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Performing vs Understanding Actions in Infancy

Infants use the teleological stance to identify goals.

But does this involve reasoning or motor processes?

Costantini et al, 2012

In adults, we got at a parallel question by tieing their hands. There’s a similar manipulation in infants involving sticky mittens ...

Needham et al, 2002 /

Needham et al, 2002 showed that putting ‘sticky mittens’ on 3-month-old infants (for 10-14 play sessions of 10 minutes each) resulted in their spending more time visually and manually exporing novel objects.

Sommerville, Woodward and Needham, 2005

Play wearing mittens then observe action.


Observe action then play wearing mittens then.

In this study, I think infants wore the mittens for just 200 seconds (so the play sessions were much shorter than in Needhman et al, 2002).
The observation was based on this study, which we saw earlier

Woodward et al 2001, figure 1

Sommerville, Woodward and Needham, 2005 figure 3

The results show that infants who played wearing the mittens first were more attentive to the goal.
From at least three months of age, some of infants’ abilities to identify the goals of actions they observe are linked to their abilities to perform actions \citep{woodward:2009_infants}.
But one potential objection to this study concerns observation vs performance. The infants who played wearing sticky mittens first had spent longer observing actions by the time it came to the violation of expectations trial. Could it be observation of action (including one’s own) rather than performance that matters?
In adults, tying the hands impairs proactive gaze \citep{ambrosini:2012_tie}; in infants, boosting grasping with ‘sticky mittens’ facilitates proactive gaze (\citealp{sommerville:2005_action}; see also \citealp{sommerville:2008_experience}, \citealp{ambrosini:2013_looking}).

Sommerville et al 2008, figure 1

To address this issue, \citet{sommerville:2008_experience} did a study in which one group had observation while the other group had performance. The participants were 10-month-old infants this time.
The materials were a bit different: so that training vs observation could be as similar as possible with respect to the causal structure exposed, there was a hook to get an object.

Sommerville et al 2008, figure 2

The results show that infants with the training paid attention to the distal goal (choice of toy) whereas those without paid attention to the choice of cane.

Ambrosini et al, 2013 figure 1 (part)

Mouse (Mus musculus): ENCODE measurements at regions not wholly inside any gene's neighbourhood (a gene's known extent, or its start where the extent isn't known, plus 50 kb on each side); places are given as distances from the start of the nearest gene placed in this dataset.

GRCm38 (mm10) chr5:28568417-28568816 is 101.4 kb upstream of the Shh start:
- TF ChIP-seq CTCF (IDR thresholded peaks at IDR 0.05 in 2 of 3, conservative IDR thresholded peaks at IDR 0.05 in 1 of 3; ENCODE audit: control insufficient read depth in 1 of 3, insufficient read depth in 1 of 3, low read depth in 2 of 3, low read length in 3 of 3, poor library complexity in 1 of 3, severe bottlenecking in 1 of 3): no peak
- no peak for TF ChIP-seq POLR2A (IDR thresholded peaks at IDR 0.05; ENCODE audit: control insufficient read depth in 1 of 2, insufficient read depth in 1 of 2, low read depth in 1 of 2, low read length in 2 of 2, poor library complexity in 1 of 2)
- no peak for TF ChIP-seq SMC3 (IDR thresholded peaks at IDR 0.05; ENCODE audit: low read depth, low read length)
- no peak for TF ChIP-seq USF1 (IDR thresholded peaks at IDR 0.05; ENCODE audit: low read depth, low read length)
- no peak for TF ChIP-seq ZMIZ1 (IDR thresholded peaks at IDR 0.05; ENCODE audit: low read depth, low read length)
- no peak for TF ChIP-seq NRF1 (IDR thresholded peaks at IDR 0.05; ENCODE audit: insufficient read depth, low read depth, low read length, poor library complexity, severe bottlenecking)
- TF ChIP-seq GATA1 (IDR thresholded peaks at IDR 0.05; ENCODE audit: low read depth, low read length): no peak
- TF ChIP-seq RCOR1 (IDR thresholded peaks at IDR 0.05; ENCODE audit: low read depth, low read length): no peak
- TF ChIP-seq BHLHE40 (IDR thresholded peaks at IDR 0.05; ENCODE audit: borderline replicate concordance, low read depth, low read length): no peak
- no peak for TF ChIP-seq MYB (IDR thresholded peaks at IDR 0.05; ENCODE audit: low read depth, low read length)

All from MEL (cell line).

Further support for a link between action performance and goal ascription comes from a developmental study by Ambrosini et al which studied whether proactive gaze in infants is influenced by pre-shaping of the hand, and, in particular, whether it is influenced by precision grips.

Ambrosini et al, 2013 figure 1 (part)

Ambrosini et al, 2013 figure 1 (part)

By using no shaping (a fist), Ambrosini et al could treat sensitivity to whole-hand grasp and precision grip separately.

Ambrosini et al, 2013 figure 3

‘infants’ ability to perform specific grasping actions with fewer fingers directly predicted the degree with which they took advantage of the availability of corresponding pre-shape motor information in shifting their gaze towards the goal of others’ actions’ \citep[p.~6]{ambrosini:2013_looking}.


In infants and adults,
abilities to perform actions enable identifying goals when observing them.

Why is this true?

The Motor Theory of Goal Ascription:

goal ascription is acting in reverse

The idea is that we could solve the problem--the problem of matching optimisation in planning actions with optimisation in predicting them--by supposing that a single set of mechanisms is used twice, once in planning action and once again in observing them.
What does this require?

-- in action observation, possible outcomes of observed actions are represented

-- these representations trigger planning as if performing actions directed to the outcomes

-- such planning generates predictions

predictions about joint displacements and their sensory conseuqences

-- a triggering representation is weakened if its predictions fail

The proposal is not specific to the idea of motor representations and processes, although there is good evidence for it (which I won't cover here because we're in Milan!)